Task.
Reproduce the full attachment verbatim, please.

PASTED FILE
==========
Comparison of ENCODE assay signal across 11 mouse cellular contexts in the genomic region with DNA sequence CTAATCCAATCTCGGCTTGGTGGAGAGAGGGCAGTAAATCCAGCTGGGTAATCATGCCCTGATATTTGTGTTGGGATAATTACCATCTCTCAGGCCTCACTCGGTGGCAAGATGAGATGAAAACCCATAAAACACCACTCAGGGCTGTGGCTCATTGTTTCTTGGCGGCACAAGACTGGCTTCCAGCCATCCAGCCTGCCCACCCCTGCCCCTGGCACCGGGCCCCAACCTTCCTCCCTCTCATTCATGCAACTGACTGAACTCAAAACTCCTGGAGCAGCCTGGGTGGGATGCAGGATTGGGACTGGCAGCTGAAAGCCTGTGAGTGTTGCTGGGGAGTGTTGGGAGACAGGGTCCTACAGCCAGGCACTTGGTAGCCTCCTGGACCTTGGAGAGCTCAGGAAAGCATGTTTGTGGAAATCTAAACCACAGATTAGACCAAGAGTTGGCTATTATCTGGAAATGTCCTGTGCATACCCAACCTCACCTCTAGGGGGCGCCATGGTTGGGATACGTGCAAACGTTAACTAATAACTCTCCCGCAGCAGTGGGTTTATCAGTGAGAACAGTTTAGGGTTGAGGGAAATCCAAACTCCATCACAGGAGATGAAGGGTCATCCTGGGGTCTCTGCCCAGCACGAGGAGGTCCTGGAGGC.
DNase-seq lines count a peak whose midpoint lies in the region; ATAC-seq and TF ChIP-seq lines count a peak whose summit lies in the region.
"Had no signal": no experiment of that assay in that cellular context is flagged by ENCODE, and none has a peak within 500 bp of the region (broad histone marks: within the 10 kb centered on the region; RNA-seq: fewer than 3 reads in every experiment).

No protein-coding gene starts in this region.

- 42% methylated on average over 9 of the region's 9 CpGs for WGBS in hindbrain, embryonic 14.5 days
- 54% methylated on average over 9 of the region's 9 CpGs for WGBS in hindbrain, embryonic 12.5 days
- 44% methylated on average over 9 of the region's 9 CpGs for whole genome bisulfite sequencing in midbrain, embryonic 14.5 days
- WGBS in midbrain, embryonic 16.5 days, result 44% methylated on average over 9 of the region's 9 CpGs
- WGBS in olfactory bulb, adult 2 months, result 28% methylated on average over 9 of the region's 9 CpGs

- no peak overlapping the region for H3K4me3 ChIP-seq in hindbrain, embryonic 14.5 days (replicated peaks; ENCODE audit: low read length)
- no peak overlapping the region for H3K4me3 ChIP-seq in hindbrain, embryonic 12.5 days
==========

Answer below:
Comparison of ENCODE assay signal across 11 mouse cellular contexts in the genomic region with DNA sequence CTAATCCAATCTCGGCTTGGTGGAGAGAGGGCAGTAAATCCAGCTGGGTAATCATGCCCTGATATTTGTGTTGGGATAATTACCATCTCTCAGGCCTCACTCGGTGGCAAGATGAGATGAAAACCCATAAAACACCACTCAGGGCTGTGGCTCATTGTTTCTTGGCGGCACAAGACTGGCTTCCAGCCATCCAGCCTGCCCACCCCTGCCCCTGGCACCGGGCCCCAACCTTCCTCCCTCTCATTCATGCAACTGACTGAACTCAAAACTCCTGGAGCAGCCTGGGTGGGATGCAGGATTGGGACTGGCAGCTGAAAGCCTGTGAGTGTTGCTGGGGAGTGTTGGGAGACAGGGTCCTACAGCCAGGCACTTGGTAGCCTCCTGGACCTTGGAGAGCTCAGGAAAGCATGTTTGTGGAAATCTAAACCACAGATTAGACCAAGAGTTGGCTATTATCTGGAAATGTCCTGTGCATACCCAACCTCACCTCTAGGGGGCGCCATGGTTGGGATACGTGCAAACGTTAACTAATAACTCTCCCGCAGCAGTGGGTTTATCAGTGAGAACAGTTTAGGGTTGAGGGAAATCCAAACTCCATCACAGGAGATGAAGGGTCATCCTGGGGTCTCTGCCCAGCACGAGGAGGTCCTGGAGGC.
DNase-seq lines count a peak whose midpoint lies in the region; ATAC-seq and TF ChIP-seq lines count a peak whose summit lies in the region.
"Had no signal": no experiment of that assay in that cellular context is flagged by ENCODE, and none has a peak within 500 bp of the region (broad histone marks: within the 10 kb centered on the region; RNA-seq: fewer than 3 reads in every experiment).

No protein-coding gene starts in this region.

- 42% methylated on average over 9 of the region's 9 CpGs for WGBS in hindbrain, embryonic 14.5 days
- 54% methylated on average over 9 of the region's 9 CpGs for WGBS in hindbrain, embryonic 12.5 days
- 44% methylated on average over 9 of the region's 9 CpGs for whole genome bisulfite sequencing in midbrain, embryonic 14.5 days
- WGBS in midbrain, embryonic 16.5 days, result 44% methylated on average over 9 of the region's 9 CpGs
- WGBS in olfactory bulb, adult 2 months, result 28% methylated on average over 9 of the region's 9 CpGs

- no peak overlapping the region for H3K4me3 ChIP-seq in hindbrain, embryonic 14.5 days (replicated peaks; ENCODE audit: low read length)
- no peak overlapping the region for H3K4me3 ChIP-seq in hindbrain, embryonic 12.5 days